I recently found myself struck by the words in a worship song I had left playing as, “background noise." The lyrics themselves were not new to me. Though I didn’t realize at first, I was deeply familiar with them. They were a near verbatim quote from the book of James. Despite their familiarity, I marveled at their truth and relevance in a way that I hadn’t since first encountering the passage as a young Christian. There is something to be said for the ability art has to communicate eternal truths in ways that break up the fallow soil of our hearts. We ought not to be surprised by the way art can frame spiritual realities in fresh ways. After creating man, God issues a cultural mandate, “Fill the earth and subdue it.” Adam was placed in the garden with a similar mandate; “work and keep this place.” It is a call to cultivate, to shape, and to fashion the created world in ways that express the glory of the One who’s image Adam bears. Of course, he fails; Satan comes under the guise of the created order, a serpent, and instead subdues Adam. Creation rebels against man with thorns (Genesis 3:18). Humankind responded in kind by sharpening creation into a javelin to pierce the side of Christ, rather than a crown to be laid at His feet (John 19:34). Sin turns the cultural mandate into a declaration of war.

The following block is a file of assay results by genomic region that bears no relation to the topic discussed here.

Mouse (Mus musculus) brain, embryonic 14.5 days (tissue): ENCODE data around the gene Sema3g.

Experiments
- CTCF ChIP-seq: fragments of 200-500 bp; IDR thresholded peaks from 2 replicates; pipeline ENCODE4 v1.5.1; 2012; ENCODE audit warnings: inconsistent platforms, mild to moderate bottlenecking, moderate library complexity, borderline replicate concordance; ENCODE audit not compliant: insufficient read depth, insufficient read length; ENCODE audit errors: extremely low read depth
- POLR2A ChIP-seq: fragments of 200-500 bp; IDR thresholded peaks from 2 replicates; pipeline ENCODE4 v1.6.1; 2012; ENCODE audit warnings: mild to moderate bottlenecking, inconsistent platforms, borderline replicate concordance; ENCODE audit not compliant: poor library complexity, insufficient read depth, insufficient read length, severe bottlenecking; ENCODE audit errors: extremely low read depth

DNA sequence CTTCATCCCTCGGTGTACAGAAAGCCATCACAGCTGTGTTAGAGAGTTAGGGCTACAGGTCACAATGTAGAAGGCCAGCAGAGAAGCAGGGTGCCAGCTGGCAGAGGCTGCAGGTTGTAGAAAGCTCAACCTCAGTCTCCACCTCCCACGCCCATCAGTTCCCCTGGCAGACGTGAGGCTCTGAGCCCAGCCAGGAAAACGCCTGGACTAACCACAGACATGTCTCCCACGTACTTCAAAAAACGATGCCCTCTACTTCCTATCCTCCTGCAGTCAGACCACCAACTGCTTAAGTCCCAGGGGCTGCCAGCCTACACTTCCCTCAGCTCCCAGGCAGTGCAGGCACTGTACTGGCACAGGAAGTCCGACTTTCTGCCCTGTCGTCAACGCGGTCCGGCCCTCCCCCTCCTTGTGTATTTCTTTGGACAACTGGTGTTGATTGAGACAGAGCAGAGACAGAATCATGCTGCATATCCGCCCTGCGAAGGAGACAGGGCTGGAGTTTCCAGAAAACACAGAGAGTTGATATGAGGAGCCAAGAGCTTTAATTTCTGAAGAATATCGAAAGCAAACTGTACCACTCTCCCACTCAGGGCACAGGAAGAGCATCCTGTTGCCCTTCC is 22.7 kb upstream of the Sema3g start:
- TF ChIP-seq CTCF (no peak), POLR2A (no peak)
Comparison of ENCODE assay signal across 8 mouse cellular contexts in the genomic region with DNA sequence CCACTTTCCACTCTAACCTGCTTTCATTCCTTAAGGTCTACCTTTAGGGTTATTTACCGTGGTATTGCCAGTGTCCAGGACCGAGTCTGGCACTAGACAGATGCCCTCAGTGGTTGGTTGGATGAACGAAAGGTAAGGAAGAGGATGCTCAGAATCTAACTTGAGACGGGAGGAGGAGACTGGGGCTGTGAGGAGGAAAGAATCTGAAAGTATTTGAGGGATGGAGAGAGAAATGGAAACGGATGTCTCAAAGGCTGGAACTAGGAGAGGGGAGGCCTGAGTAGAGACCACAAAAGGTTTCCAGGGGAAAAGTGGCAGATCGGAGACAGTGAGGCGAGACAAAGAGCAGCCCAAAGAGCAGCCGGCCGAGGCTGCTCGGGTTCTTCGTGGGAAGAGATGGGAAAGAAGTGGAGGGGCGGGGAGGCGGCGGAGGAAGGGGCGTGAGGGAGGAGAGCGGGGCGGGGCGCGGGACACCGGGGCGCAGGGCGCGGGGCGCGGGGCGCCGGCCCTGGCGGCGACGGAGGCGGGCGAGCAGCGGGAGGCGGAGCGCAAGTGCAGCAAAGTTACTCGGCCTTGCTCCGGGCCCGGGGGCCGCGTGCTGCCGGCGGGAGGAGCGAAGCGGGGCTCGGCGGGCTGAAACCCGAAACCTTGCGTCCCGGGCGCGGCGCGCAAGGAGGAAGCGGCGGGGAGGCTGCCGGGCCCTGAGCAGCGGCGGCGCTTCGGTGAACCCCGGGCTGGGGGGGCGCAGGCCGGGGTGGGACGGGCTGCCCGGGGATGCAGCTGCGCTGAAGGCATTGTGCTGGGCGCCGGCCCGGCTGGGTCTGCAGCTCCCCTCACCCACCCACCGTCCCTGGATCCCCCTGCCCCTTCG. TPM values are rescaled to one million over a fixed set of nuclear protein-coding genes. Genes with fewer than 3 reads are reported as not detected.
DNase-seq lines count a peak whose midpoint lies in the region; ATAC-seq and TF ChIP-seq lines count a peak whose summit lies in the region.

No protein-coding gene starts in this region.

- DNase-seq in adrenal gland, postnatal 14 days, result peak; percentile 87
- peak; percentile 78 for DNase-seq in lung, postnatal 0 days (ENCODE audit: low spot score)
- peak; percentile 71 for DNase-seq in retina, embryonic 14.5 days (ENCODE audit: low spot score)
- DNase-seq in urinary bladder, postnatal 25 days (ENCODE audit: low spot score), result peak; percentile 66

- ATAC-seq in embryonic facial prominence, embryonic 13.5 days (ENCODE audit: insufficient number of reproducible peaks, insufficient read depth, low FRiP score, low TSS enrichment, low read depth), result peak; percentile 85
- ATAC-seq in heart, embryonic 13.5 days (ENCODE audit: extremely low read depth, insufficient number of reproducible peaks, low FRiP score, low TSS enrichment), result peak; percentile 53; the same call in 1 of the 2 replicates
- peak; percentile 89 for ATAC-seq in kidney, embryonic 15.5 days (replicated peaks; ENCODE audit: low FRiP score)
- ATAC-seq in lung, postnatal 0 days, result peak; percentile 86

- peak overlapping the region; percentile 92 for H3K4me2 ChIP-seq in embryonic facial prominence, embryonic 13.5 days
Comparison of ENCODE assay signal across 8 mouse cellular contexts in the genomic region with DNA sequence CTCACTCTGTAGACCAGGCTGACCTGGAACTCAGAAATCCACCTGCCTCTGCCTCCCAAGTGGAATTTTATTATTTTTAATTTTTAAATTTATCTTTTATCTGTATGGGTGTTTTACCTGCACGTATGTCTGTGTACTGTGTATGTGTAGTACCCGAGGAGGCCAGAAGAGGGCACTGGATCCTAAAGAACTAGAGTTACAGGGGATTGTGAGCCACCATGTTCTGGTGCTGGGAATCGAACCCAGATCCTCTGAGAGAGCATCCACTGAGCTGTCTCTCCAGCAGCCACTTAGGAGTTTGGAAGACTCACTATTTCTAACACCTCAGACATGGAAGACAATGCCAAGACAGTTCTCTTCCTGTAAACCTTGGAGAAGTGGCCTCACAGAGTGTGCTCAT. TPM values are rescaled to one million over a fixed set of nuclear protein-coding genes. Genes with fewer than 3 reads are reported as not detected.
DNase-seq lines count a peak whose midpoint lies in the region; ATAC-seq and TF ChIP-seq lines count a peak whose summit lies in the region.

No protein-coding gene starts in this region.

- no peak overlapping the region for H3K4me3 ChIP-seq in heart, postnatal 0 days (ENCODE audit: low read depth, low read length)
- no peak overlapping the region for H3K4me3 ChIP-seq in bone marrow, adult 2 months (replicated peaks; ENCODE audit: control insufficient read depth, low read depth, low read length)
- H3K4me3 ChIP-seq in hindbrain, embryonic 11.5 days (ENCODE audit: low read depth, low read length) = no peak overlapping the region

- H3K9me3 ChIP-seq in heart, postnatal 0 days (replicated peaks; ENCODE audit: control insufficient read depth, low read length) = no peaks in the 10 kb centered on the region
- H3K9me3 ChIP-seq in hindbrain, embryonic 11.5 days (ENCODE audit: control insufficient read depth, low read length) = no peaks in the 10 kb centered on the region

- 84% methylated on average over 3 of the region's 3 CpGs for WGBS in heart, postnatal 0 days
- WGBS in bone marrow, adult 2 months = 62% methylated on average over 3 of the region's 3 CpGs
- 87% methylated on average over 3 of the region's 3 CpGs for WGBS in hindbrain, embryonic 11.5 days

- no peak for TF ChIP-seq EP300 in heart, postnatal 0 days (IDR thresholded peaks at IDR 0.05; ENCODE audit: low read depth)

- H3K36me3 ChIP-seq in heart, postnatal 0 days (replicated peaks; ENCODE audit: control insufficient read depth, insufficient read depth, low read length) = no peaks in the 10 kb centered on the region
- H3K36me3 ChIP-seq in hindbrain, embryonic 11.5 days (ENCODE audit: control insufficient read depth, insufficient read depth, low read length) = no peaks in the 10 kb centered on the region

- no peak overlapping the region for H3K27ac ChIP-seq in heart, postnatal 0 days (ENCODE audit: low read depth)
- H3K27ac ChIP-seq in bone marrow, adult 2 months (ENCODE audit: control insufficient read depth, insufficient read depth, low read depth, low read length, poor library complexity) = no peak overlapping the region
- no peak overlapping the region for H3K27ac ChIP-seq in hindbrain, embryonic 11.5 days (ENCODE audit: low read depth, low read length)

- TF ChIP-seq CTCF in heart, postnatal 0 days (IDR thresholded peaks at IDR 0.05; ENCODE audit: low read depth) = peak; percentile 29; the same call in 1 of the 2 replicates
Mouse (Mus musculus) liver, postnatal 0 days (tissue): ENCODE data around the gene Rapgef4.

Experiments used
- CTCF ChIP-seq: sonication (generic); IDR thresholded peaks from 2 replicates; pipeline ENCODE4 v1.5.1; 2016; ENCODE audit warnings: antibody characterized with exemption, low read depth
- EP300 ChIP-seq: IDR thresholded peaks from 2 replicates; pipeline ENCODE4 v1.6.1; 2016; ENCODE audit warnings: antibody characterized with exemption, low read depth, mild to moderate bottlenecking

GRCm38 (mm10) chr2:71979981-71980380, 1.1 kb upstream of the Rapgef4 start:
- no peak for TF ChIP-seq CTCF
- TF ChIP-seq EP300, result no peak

Rod Dreher, an Easter Orthodox writer, recently offered this helpful insight on the persuasive power of the arts:
“In this day and age, the best apologetics for the Christian faith are not arguments, but the beauty that comes through the art the church makes and goodness as it comes through the lives of the saints.”
To be clear, I don’t think that art absolves us of the responsibility of making a case for the Gospel. Nor do I believe that art exists exclusively, or even primarily, as an apologetic bludgeoning tool. Instead, I think Dreher reminds us that the arts have a profound role to play in demonstrating the power of the Gospel to stir the human soul towards glory. Roman Catholic author, Barbara Nicolosi experienced this on a trip to the Vatican; standing amidst the towering structures of Roman cathedrals her friend blurted out: “I am never going to argue with anyone else about Christianity ’til they’ve been here.” Nicolosi goes on to explain, “There was something about the beauty of the place that, for her, was proof that humanity and God were everything the church said that they were.”
It is no small thing that the first case in Scripture of a man filled with the Spirit was the craftsman and artist who set his hands to the work of fashioning and adorning the tabernacle (Exodus 31). And it is no small thing that in salvation we receive the same Holy Spirit in fullness; the Comforter who refashions our hearts and affections into the image of Jesus. Though the world remains under the curse, those who are being made over into the image of the second Adam must fulfill the call of God to humanity: multiply, subdue, cultivate. It means taking the created order and once more fashioning from it objects which both frame and bear witness to the glorious, saving work of the Triune God. The production of art is not a secondary task to be carried on in the basement of a church: it is part of reclaiming in Christ what we lost in the fall.